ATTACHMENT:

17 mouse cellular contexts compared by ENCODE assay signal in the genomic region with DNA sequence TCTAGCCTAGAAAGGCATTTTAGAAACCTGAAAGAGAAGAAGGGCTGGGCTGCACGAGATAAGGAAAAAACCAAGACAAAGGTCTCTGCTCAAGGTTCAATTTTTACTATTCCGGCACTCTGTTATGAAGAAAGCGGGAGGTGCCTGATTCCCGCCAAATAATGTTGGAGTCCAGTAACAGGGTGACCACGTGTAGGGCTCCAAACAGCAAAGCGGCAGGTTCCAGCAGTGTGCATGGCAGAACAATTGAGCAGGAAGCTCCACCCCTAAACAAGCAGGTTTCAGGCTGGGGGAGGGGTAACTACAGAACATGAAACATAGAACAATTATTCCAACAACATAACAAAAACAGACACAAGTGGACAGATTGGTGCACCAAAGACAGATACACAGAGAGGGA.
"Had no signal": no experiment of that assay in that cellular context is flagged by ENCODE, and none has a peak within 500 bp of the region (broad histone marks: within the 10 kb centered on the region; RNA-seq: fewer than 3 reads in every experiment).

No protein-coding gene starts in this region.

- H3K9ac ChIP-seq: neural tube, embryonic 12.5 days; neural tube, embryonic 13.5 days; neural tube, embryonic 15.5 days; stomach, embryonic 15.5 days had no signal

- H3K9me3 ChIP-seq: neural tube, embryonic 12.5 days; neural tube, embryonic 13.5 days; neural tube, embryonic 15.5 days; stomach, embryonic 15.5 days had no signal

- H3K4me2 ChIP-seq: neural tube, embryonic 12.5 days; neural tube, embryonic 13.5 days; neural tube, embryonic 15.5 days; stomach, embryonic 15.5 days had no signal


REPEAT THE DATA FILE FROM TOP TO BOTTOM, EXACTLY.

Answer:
17 mouse cellular contexts compared by ENCODE assay signal in the genomic region with DNA sequence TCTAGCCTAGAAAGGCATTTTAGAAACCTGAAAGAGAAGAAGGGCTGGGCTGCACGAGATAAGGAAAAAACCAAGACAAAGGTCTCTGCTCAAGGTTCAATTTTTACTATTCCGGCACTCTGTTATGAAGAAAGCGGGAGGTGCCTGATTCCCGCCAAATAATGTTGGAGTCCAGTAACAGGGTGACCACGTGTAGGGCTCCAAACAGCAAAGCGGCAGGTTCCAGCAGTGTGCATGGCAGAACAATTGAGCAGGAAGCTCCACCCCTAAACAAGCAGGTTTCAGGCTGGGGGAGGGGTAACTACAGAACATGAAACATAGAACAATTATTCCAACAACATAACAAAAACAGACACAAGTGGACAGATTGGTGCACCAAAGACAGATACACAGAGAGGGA.
"Had no signal": no experiment of that assay in that cellular context is flagged by ENCODE, and none has a peak within 500 bp of the region (broad histone marks: within the 10 kb centered on the region; RNA-seq: fewer than 3 reads in every experiment).

No protein-coding gene starts in this region.

- H3K9ac ChIP-seq: neural tube, embryonic 12.5 days; neural tube, embryonic 13.5 days; neural tube, embryonic 15.5 days; stomach, embryonic 15.5 days had no signal

- H3K9me3 ChIP-seq: neural tube, embryonic 12.5 days; neural tube, embryonic 13.5 days; neural tube, embryonic 15.5 days; stomach, embryonic 15.5 days had no signal

- H3K4me2 ChIP-seq: neural tube, embryonic 12.5 days; neural tube, embryonic 13.5 days; neural tube, embryonic 15.5 days; stomach, embryonic 15.5 days had no signal